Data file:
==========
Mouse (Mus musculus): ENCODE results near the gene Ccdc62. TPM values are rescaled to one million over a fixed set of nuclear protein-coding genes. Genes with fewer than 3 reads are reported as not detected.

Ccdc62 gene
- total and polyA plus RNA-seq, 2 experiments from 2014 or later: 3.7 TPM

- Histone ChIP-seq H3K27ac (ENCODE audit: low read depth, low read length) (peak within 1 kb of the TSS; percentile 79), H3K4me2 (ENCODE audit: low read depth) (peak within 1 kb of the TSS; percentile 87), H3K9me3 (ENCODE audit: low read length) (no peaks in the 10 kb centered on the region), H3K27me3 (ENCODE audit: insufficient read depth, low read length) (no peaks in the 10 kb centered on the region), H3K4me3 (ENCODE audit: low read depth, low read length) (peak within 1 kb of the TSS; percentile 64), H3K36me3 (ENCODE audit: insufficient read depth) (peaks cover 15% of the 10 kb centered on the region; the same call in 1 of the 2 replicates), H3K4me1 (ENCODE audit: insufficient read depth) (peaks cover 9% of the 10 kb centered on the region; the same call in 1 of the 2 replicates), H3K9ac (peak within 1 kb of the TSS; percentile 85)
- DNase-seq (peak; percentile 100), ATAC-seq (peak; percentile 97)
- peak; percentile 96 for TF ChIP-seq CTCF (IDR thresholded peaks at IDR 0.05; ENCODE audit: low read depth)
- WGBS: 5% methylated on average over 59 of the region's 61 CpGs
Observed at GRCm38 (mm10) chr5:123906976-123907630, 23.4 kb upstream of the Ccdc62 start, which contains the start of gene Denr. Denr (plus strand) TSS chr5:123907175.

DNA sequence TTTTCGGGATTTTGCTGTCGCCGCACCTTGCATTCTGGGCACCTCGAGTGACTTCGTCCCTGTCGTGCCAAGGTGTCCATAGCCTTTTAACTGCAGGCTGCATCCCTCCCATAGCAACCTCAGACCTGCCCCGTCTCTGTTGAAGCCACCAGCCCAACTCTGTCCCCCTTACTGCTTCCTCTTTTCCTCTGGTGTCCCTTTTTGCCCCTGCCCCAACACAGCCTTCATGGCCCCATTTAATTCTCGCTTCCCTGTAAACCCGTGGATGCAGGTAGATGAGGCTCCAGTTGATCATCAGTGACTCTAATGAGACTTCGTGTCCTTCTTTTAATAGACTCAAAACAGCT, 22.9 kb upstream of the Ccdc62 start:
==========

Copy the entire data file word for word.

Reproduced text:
Mouse (Mus musculus): ENCODE results near the gene Ccdc62. TPM values are rescaled to one million over a fixed set of nuclear protein-coding genes. Genes with fewer than 3 reads are reported as not detected.

Ccdc62 gene
- total and polyA plus RNA-seq, 2 experiments from 2014 or later: 3.7 TPM

- Histone ChIP-seq H3K27ac (ENCODE audit: low read depth, low read length) (peak within 1 kb of the TSS; percentile 79), H3K4me2 (ENCODE audit: low read depth) (peak within 1 kb of the TSS; percentile 87), H3K9me3 (ENCODE audit: low read length) (no peaks in the 10 kb centered on the region), H3K27me3 (ENCODE audit: insufficient read depth, low read length) (no peaks in the 10 kb centered on the region), H3K4me3 (ENCODE audit: low read depth, low read length) (peak within 1 kb of the TSS; percentile 64), H3K36me3 (ENCODE audit: insufficient read depth) (peaks cover 15% of the 10 kb centered on the region; the same call in 1 of the 2 replicates), H3K4me1 (ENCODE audit: insufficient read depth) (peaks cover 9% of the 10 kb centered on the region; the same call in 1 of the 2 replicates), H3K9ac (peak within 1 kb of the TSS; percentile 85)
- DNase-seq (peak; percentile 100), ATAC-seq (peak; percentile 97)
- peak; percentile 96 for TF ChIP-seq CTCF (IDR thresholded peaks at IDR 0.05; ENCODE audit: low read depth)
- WGBS: 5% methylated on average over 59 of the region's 61 CpGs
Observed at GRCm38 (mm10) chr5:123906976-123907630, 23.4 kb upstream of the Ccdc62 start, which contains the start of gene Denr. Denr (plus strand) TSS chr5:123907175.

DNA sequence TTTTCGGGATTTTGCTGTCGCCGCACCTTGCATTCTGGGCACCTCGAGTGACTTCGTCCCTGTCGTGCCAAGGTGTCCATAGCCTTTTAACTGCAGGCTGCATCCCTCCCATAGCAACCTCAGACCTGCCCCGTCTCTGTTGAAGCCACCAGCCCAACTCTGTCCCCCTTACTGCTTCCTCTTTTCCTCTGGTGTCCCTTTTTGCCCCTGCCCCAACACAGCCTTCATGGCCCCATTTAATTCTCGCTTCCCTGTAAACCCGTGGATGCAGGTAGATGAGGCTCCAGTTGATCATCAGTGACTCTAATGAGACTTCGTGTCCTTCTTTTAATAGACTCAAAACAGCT, 22.9 kb upstream of the Ccdc62 start: